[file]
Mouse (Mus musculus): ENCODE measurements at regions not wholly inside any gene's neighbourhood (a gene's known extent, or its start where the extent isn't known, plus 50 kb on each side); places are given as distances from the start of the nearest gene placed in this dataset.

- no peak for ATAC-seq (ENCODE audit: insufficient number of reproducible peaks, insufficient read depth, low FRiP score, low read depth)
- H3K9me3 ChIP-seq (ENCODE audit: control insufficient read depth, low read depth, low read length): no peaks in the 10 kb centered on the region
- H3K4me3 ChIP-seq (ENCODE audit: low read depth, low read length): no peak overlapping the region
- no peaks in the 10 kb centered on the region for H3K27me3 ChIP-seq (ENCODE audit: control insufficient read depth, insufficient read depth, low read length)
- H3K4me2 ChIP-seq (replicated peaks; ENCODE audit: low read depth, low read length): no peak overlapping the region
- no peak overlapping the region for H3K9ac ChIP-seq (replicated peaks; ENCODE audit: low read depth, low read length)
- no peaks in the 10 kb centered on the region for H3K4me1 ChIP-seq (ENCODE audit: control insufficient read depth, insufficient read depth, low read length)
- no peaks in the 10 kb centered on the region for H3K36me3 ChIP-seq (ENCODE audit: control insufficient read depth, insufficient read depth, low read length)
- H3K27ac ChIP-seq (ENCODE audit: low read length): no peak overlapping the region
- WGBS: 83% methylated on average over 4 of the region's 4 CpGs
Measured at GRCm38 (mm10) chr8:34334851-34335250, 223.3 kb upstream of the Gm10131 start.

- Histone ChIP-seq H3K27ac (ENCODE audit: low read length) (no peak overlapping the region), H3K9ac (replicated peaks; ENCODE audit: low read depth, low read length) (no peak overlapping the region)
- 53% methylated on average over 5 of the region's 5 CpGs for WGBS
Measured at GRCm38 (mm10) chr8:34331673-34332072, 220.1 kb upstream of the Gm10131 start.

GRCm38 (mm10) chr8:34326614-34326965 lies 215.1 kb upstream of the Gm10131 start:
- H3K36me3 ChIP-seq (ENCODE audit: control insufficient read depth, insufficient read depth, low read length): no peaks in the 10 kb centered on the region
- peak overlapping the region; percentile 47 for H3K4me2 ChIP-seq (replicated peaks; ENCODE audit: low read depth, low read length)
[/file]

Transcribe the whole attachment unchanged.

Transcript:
Mouse (Mus musculus): ENCODE measurements at regions not wholly inside any gene's neighbourhood (a gene's known extent, or its start where the extent isn't known, plus 50 kb on each side); places are given as distances from the start of the nearest gene placed in this dataset.

- no peak for ATAC-seq (ENCODE audit: insufficient number of reproducible peaks, insufficient read depth, low FRiP score, low read depth)
- H3K9me3 ChIP-seq (ENCODE audit: control insufficient read depth, low read depth, low read length): no peaks in the 10 kb centered on the region
- H3K4me3 ChIP-seq (ENCODE audit: low read depth, low read length): no peak overlapping the region
- no peaks in the 10 kb centered on the region for H3K27me3 ChIP-seq (ENCODE audit: control insufficient read depth, insufficient read depth, low read length)
- H3K4me2 ChIP-seq (replicated peaks; ENCODE audit: low read depth, low read length): no peak overlapping the region
- no peak overlapping the region for H3K9ac ChIP-seq (replicated peaks; ENCODE audit: low read depth, low read length)
- no peaks in the 10 kb centered on the region for H3K4me1 ChIP-seq (ENCODE audit: control insufficient read depth, insufficient read depth, low read length)
- no peaks in the 10 kb centered on the region for H3K36me3 ChIP-seq (ENCODE audit: control insufficient read depth, insufficient read depth, low read length)
- H3K27ac ChIP-seq (ENCODE audit: low read length): no peak overlapping the region
- WGBS: 83% methylated on average over 4 of the region's 4 CpGs
Measured at GRCm38 (mm10) chr8:34334851-34335250, 223.3 kb upstream of the Gm10131 start.

- Histone ChIP-seq H3K27ac (ENCODE audit: low read length) (no peak overlapping the region), H3K9ac (replicated peaks; ENCODE audit: low read depth, low read length) (no peak overlapping the region)
- 53% methylated on average over 5 of the region's 5 CpGs for WGBS
Measured at GRCm38 (mm10) chr8:34331673-34332072, 220.1 kb upstream of the Gm10131 start.

GRCm38 (mm10) chr8:34326614-34326965 lies 215.1 kb upstream of the Gm10131 start:
- H3K36me3 ChIP-seq (ENCODE audit: control insufficient read depth, insufficient read depth, low read length): no peaks in the 10 kb centered on the region
- peak overlapping the region; percentile 47 for H3K4me2 ChIP-seq (replicated peaks; ENCODE audit: low read depth, low read length)